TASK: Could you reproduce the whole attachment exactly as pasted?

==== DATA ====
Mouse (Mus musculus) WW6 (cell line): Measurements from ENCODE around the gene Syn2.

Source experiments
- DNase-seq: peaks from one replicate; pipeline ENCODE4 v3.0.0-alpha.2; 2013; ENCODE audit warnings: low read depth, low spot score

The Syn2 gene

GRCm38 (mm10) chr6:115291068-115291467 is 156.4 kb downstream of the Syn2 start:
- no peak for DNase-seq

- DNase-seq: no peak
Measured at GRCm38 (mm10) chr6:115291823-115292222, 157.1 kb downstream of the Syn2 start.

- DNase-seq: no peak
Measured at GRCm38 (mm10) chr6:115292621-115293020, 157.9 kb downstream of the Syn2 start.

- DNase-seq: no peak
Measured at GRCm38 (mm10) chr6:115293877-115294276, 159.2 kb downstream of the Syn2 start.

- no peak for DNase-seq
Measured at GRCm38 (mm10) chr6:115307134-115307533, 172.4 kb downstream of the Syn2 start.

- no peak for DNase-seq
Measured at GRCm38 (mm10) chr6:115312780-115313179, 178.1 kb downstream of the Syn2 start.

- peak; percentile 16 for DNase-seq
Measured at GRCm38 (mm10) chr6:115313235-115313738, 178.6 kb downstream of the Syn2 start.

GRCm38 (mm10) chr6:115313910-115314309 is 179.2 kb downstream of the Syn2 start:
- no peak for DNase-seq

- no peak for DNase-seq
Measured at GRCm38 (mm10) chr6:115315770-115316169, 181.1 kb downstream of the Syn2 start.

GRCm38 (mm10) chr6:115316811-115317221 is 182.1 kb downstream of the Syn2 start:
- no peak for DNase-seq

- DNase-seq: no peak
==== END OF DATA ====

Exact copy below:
Mouse (Mus musculus) WW6 (cell line): Measurements from ENCODE around the gene Syn2.

Source experiments
- DNase-seq: peaks from one replicate; pipeline ENCODE4 v3.0.0-alpha.2; 2013; ENCODE audit warnings: low read depth, low spot score

The Syn2 gene

GRCm38 (mm10) chr6:115291068-115291467 is 156.4 kb downstream of the Syn2 start:
- no peak for DNase-seq

- DNase-seq: no peak
Measured at GRCm38 (mm10) chr6:115291823-115292222, 157.1 kb downstream of the Syn2 start.

- DNase-seq: no peak
Measured at GRCm38 (mm10) chr6:115292621-115293020, 157.9 kb downstream of the Syn2 start.

- DNase-seq: no peak
Measured at GRCm38 (mm10) chr6:115293877-115294276, 159.2 kb downstream of the Syn2 start.

- no peak for DNase-seq
Measured at GRCm38 (mm10) chr6:115307134-115307533, 172.4 kb downstream of the Syn2 start.

- no peak for DNase-seq
Measured at GRCm38 (mm10) chr6:115312780-115313179, 178.1 kb downstream of the Syn2 start.

- peak; percentile 16 for DNase-seq
Measured at GRCm38 (mm10) chr6:115313235-115313738, 178.6 kb downstream of the Syn2 start.

GRCm38 (mm10) chr6:115313910-115314309 is 179.2 kb downstream of the Syn2 start:
- no peak for DNase-seq

- no peak for DNase-seq
Measured at GRCm38 (mm10) chr6:115315770-115316169, 181.1 kb downstream of the Syn2 start.

GRCm38 (mm10) chr6:115316811-115317221 is 182.1 kb downstream of the Syn2 start:
- no peak for DNase-seq

- DNase-seq: no peak